Luminex links mainframes, open-systems storage

Posted on November 01, 2003

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By Heidi Biggar

Users know how costly it can be to scale mainframe environments—even in small increments—to meet growing data needs, but few have thought to ask why.

"It's the mainframe culture," says Bill Colestock, head of storage business at Mainline Information Systems, an IBM Premier Partner and solutions provider. "Users rarely ask the question, 'Wouldn't it be nice to attach low-cost disk?' They look to the mainframe vendor for all their storage needs."

Luminex Software, a supplier of distributed archiving and storage products in Riverside, CA, hopes to change those economics. The company's Virtual/BLUE 3990 controller and software allows users to connect open-systems JBOD or RAID storage (direct-attached or network-attached) to IBM, Fujitsu/Amdahl, or Hitachi mainframes running MVS, OS/390, z/OS, or VM/VSE. The technology only allows mainframes and open-systems applications to share hardware resources, not data.


The Virtual/BLUE 3990 controller emulates an IBM 3990 DASD control unit.
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Luminex recommends installing its software on IBM x360 servers, though it can also be installed on other platforms, including NT, with some constraints (e.g., it is the only application running on the server).

The company signed an agreement with Mainline Information Systems this summer to provide a low-cost storage option (with integrated Virtual/BLUE 3990 technology) for IBM S/390 and zSeries systems.

"Virtual/BLUE 3990 breaks the proprietary lock that EMC, Hitachi, and IBM have had on mainframe disk storage," says Peter LaPorte, director of marketing and business development at Luminex. "It provides mainframe users with the same economics and flexibility of open-systems storage."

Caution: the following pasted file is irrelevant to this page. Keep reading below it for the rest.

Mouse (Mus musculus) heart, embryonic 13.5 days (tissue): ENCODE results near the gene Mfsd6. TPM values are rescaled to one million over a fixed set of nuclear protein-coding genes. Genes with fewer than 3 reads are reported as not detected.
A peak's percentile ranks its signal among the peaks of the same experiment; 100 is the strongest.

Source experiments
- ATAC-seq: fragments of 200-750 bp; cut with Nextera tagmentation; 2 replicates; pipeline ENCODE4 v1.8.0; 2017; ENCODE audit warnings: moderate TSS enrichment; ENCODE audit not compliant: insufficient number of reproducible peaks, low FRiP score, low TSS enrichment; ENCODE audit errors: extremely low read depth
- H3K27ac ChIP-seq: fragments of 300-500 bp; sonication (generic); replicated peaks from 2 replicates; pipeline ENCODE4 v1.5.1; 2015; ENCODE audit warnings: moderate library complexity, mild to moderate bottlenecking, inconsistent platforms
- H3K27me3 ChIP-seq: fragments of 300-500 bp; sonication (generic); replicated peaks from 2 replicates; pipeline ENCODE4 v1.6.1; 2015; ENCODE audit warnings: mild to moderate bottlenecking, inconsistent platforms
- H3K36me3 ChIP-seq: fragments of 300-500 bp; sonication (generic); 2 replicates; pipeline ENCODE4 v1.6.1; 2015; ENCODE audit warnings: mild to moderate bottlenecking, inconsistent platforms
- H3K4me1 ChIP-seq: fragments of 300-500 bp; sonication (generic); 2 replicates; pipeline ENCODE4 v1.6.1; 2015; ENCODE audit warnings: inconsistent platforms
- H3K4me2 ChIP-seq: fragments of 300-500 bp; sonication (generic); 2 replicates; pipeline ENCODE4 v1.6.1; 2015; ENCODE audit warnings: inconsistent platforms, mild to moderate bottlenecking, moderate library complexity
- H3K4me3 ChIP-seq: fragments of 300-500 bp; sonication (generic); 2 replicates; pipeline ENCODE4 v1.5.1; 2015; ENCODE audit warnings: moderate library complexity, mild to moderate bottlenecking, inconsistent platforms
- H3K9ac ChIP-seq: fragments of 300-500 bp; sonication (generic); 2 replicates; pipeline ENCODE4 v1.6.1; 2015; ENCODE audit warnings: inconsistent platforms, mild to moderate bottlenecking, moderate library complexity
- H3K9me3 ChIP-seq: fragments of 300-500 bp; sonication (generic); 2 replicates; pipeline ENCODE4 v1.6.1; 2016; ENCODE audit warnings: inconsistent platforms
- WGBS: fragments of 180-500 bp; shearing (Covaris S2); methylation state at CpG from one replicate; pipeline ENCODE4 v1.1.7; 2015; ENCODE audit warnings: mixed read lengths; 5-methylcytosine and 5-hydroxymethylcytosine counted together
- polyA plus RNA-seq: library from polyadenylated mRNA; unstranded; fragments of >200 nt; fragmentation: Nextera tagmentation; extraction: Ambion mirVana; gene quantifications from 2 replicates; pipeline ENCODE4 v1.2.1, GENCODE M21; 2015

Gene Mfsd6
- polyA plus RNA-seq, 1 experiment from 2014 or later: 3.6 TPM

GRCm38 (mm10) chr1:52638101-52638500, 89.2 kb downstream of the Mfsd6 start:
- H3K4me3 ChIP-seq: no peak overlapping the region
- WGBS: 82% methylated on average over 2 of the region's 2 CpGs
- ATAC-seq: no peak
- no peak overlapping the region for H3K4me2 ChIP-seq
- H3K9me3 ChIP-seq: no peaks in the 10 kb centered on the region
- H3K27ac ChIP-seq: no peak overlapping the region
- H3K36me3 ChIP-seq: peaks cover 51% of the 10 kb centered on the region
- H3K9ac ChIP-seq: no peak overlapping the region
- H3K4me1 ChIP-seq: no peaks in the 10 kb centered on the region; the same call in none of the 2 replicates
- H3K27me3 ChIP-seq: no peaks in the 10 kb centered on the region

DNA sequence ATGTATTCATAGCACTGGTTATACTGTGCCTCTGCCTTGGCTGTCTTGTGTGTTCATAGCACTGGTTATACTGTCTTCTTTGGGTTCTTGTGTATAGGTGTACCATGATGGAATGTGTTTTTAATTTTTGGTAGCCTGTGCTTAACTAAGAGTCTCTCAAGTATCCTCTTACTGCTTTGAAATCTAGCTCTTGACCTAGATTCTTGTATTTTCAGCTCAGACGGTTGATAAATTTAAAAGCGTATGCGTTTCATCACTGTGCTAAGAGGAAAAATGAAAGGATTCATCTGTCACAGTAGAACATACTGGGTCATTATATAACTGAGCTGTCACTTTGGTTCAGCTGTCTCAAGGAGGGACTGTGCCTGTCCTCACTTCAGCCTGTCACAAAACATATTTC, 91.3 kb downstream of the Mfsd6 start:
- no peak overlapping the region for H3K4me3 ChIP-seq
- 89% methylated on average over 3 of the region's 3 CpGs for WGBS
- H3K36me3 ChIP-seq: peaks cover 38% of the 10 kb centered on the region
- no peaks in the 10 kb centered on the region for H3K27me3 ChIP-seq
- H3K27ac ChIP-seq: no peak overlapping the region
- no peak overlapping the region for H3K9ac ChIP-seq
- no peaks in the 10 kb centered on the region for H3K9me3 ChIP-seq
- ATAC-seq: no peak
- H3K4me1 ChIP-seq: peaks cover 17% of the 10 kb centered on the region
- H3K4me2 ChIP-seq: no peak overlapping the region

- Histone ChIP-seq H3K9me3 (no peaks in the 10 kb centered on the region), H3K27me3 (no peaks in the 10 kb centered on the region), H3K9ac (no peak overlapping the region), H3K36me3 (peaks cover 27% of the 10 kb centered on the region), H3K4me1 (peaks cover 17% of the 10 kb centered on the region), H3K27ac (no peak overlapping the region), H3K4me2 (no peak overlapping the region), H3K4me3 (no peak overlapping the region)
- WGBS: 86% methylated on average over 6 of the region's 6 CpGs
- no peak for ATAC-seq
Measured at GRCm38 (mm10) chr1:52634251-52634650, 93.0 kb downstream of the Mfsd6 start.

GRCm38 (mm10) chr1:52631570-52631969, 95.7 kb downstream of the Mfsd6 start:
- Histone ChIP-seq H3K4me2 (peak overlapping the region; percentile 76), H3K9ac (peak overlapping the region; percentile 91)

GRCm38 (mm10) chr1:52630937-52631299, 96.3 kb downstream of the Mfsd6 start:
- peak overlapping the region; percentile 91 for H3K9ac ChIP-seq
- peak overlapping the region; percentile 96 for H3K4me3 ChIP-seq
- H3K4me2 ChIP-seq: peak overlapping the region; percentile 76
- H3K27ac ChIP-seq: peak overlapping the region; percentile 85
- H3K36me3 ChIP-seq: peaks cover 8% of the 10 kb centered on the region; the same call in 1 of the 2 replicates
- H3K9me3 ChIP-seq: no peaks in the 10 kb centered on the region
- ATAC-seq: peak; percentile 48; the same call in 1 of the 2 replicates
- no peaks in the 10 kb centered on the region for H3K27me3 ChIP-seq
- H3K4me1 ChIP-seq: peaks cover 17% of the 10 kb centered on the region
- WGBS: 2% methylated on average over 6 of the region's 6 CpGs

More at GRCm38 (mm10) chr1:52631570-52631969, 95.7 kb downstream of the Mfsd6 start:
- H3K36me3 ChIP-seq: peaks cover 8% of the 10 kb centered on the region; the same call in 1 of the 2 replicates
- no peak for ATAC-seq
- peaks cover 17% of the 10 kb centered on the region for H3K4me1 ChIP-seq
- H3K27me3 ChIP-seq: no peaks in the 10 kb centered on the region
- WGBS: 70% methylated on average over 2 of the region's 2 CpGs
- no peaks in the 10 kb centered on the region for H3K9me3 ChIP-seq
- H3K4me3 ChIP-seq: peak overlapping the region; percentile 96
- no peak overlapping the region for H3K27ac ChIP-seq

The technology allows mainframe users who are still using older storage to deploy existing and new open storage capacity for use as mainframe storage, explains Mike Kahn, managing director at The Clipper Group, an IT consulting firm. He also says that the technology may attract new mainframe users because it lowers overall costs.

Kahn explains: "There is a resurgence of interest in mainframes, especially due to the lower cost of the zSeries/800. But many interested enterprises have not had a mainframe before, so they many not have any mainframe-attachable storage. With Virtual/BLUE 3990, these new customers can use existing or new mid-tier storage, lowering the cost of deploying a z800."

In the case of the z800, Virtual/BLUE 3990 allows users to attach, for example, lower-cost FAStT disk arrays rather than more-costly Shark arrays to a mainframe. Also, it provides another tier of storage for mainframe users.

The Virtual/BLUE 3990 controller sits between a mainframe and storage area network (SAN) and acts as a pipe for I/O traffic between the two environments, translating mainframe protocols to open-systems protocols, and vice versa (see diagram). The controller emulates an IBM 3990 DASD control unit, presenting the open-systems storage as traditional DASD to the mainframe application; it does not change the structure of the data or the way that the mainframe sees, or users interact with, attached disk.

The "pool," or volume, of SAN storage assigned to the mainframe can be managed by SAN management tools. LaPorte says that the technology is currently being tested with IBM's Storage Virtualization Controller and that it is expected to operate with other storage management and provisioning software.

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